A sling does not need to be worn for a rotatory cuff injury. However, if you have undergone rotator cuff surgery, you will likely wear a sling for six weeks to allow the surgical site to heal and strengthen before introducing any traction forces.
When should you wear a sling for a rotator cuff injury?
If you have recently had rotator cuff surgery, the majority of surgeons will recommend that you should wear the sling for six weeks, including when you’re sleeping.
Some people have the concern that the shoulder will get too stiff if you immobilize it in a sling while at rest for six weeks, however, this fear is largely unfounded as the shoulder will be stiff, regardless.
The primary reason that most surgeons want to wait six weeks before getting out of the sling is that it’s shown to have better outcomes, namely a decreased re-tear rate.
It is worth noting that RTC retears are pretty common so I encourage you to read this article about whether you should even get the surgery or not.
Other reasons you should wear the sling if you haven’t had the surgery would be severe and intractable pain that only feels better when it’s in the sling.
I’m generally not a huge fan of immobilizing a body part for an extended period of time if there has not been a surgical procedure, done, as it often creates more pain, avoidance, and worst of all, decreased muscle mass. This makes the rehab process more difficult.
When should you not wear a sling for a rotator cuff injury?
As I shared briefly, above, I do not recommend you wear a sling any other time other than if you are post-op in weeks zero to six.
If you are wearing a sling outside of that because it helps with pain, I would recommend considering not doing that, but also keeping it at a minimum if you must.
It would be better to use ice, heat, and different exercises to see if you can improve symptoms.
This will help keep your shoulder more mobile and reduce the risk of the shoulder locking up and turning into a frozen shoulder.
Will the tear get worse if you don’t wear a sling?
There is no evidence that I have seen that says you are at a higher risk if you don’t wear a sling and you have a partial rotator cuff tear.
That’s not to say that it’s not possible, however, if this issue was happening to me, I wouldn’t be worried about it.
What is a rotator cuff injury?
A rotator cuff injury, often mistakenly called a rotary cup, is defined as pain, weakness, and decreased sensation of stability or any combination of those, at the shoulder.
A rotator cuff can be strained or completely torn and these tears are graded in three stages.
Grade one is a minor strain with no significant tearing.
Grade two would be considered a partial thickness tear.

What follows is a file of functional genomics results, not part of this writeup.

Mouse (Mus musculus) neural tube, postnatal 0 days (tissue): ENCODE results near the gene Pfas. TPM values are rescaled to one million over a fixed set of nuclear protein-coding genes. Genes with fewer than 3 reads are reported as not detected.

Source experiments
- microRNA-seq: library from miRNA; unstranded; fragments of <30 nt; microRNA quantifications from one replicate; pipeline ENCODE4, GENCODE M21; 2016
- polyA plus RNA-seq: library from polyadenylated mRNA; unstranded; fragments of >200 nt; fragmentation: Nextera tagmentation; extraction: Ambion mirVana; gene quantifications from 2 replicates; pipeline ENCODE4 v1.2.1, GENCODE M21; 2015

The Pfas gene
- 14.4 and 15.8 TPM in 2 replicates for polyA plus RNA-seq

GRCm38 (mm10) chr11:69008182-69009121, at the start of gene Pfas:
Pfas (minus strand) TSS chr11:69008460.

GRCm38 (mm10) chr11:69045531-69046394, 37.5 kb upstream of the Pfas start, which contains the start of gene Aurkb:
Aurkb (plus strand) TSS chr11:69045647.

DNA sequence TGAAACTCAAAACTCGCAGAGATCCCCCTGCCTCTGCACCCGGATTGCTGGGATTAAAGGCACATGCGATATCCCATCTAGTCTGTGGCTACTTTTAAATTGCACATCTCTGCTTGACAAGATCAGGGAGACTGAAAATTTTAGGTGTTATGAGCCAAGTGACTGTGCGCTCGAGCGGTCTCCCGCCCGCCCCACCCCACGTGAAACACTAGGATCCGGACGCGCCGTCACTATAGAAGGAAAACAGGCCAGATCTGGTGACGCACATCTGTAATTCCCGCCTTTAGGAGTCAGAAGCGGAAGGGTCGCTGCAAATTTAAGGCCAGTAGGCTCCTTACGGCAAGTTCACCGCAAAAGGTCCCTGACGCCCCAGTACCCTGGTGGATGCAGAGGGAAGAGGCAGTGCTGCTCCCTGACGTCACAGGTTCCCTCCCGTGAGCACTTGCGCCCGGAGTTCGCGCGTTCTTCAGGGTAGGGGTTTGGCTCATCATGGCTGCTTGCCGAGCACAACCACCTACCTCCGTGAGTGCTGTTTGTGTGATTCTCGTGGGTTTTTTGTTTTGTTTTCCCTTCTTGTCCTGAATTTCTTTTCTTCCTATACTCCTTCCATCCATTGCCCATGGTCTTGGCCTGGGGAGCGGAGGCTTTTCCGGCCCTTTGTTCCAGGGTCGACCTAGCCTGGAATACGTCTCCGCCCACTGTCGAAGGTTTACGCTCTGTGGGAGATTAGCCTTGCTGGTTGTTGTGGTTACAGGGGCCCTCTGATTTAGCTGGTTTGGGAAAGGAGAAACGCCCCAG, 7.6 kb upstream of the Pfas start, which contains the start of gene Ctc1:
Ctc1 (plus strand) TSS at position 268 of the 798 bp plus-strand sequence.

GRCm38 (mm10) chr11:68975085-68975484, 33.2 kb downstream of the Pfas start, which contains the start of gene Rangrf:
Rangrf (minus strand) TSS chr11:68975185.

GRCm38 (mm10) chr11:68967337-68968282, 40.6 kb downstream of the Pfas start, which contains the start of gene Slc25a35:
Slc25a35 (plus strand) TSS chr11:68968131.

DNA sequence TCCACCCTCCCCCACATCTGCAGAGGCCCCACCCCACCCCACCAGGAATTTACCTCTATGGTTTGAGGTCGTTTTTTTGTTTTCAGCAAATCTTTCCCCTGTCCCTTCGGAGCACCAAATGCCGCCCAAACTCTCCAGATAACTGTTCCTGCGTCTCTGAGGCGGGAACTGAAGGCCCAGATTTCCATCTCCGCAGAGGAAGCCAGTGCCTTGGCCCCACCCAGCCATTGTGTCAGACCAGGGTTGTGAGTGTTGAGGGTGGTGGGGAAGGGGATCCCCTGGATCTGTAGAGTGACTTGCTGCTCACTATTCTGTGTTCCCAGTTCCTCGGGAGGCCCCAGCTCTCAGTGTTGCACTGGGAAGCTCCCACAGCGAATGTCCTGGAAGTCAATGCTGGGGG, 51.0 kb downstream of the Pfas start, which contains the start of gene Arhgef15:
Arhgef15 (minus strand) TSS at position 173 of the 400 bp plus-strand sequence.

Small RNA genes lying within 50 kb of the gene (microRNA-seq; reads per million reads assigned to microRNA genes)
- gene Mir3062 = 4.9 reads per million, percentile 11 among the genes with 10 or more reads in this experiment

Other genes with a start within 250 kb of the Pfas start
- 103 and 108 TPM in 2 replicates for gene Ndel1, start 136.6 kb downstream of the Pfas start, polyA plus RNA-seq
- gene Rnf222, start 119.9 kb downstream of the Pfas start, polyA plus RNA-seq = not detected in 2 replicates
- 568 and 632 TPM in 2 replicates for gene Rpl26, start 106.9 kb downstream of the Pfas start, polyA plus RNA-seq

Grade three is defined as a full-thickness rotator cuff tear.
Interestingly enough, having a grade three tear does not mean you will need surgery. In many cases, people live with full-thickness RTC tears and don’t even know they have them. This has been confirmed in several studies where they took MRIs of asymptomatic people who were then found to have rotator cuff tears. (source)
When do you need surgery?
I’ve explained this at length in another article, however, I’ll be brief, here.
You likely need surgery if you can’t lift your arm, or have severe pain that has persisted longer than 6 months even after going through extensive, high-quality physical therapy.
I’ve had too many clients come in over the years who can lift their arms straight over their head without any weakness whatsoever and who are told they need surgery.
That is utter nonsense and whoever is recommending surgery to them needs their license to be revoked, or, at the very least, that person needs to be updated on the best available evidence around rotator cuff tears and when surgery is indicated, which I’ve also covered in other blog posts.
What is a sling and how does it work?
Well, I think a sling is pretty self-explanatory once you see a picture…
Its main function is to immobilize the shoulder and reduce the traction forces that are experienced at the shoulder joint.
Since the rotator cuff muscles are active “at rest” to stabilize your shoulder, without a sling, they are always working when you are in an upright position.
There are two basic types of slings that are used for a RTC repair.
Shoulder sling with an abduction pillow (amazon link to Don Joy – this is the most popular sling), and then just some run-of-the-mill, old-school slings without the abduction pillow.
Abduction just means that the arm is away from the body. It is the action of moving the arm away from the body and increasing the angle as measured by looking at the armpit.
The abduction pillow places the shoulder in about 30 degrees of abduction which further reduces the traction forces that are placed upon the shoulder if you were in a regular sling without the abduction pillow.
My clients have said these are much more comfortable than the regular slings.
The only downside about the Don Joy slings and other slings with abduction pillows is that they are a bit bulkier and so you might have to be a bit more creative when walking through doorways and such. But, this only lasts for six weeks or so.
Slings are widely used post-op for rotator cuff repair however they do not need to be used if you are not undergoing a surgical procedure.
It’s best to find a rehab program that works for you, first, try that out, and then if that doesn’t work then proceed with a surgical procedure. This is always on a case-by-case basis.
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